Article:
It’s not pro-migrant workers

Expatriates’ welfare ministry to consider revising migration cost list

Expatriates' welfare ministry has taken up an initiative to revise the costs for international migration, with the aim to make it more "realistic" for the labour force.

The issue came up during a meeting at the ministry's employment wing in November last year.

As per the meeting minutes, it focused on pressing issues such as the rising plane fare for workers amid the pandemic. The additional cost-burden of institutional quarantine upon arrival was also discussed.

Currently, the government lists migration costs for 16 labour-receiving countries at a maximum of Tk 1.66 lakh and minimum of Tk 97,780.

However, concern is growing among migrant rights groups as workers often have to pay hefty amounts to intermediaries to secure jobs overseas.

After the current fees were set by the government, they voiced concerns over whether this will lead to increase in other costs for workers as well.

In light of this, an official of the expatriates' welfare ministry recently said they want to revise and re-fix the migration costs based on suggestions from stakeholders. "We want to make it [migration costs] more realistic," said the official, preferring anonymity.

Besides, setting migration costs for some newer labour-receiving countries -- including Mauritius and Seychelles, which were left off the current list -- has become a necessity, said another official.

However, Shakirul Islam, chairperson of Ovibashi Karmi Unnayan Program, said if the government's revised fees increase existing costs, then this will be a "terrible step".

He added that as part of ethical recruitment practices, many countries now focus on an "employer pay model", saying Bangladesh should go for such models while sending workers abroad.

The 16 listed countries are Saudi Arabia, Singapore, Malaysia, Libya, Bahrain, United Arab Emirates, Kuwait, Oman, Iraq, Qatar, Jordan, Egypt, Russia, Maldives, Brunei, and Lebanon.

For 14 of these countries, excluding Saudi Arabia and Singapore, the fees were set in 2017. The costs for Singapore was set at Tk 1.4 lakh the same year.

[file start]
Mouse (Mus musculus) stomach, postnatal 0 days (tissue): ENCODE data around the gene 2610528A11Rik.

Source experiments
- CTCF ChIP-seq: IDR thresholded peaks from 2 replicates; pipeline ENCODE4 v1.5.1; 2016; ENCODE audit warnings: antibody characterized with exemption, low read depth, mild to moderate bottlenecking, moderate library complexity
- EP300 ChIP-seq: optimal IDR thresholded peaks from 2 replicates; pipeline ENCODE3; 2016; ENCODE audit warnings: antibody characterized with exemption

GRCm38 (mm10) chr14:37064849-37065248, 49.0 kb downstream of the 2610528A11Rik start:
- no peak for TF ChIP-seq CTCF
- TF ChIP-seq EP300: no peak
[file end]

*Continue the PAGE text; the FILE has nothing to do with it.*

For Saudi Arabia, the government in 2016 fixed Tk 1.65 lakh for each male worker, while the country currently recruits Bangladeshi female domestic workers under a "zero cost" agreement.

However, according to Bangladesh Bureau of Statistics data, the estimated average recruitment cost for Bangladeshi migrants was Tk 4.17 lakh between 2015 and 2018.

This includes agencies' service charge, airfare, passport, medical, and visa fees.

Migration cost for Singapore was Tk 5.74 lakh, Saudi Arabia Tk 4.36 lakh, Malaysia Tk 4.04 lakh, Qatar Tk 4.02 lakh, and Oman Tk 3.08 lakh.

Talking to reporters last December, secretary of the ministry Ahmed Munirus Saleheen pointed to the lack of formal complaints filed by workers.

He urged workers to file complaints, along with necessary proof, stressing that the ministry will take stern action based on their complaints.

M Tipu Sultan, president of Recruiting Agencies Oikya Parishad, however, said they were unable to maintain the government-fixed costs due to increase in airfare.

Earlier, airfare for workers heading to the Middle East was between Tk 20,000 and Tk 25,000, which has now increased to over Tk 1 lakh, Tipu said. He urged the government to introduce a special "labour fare" for workers.


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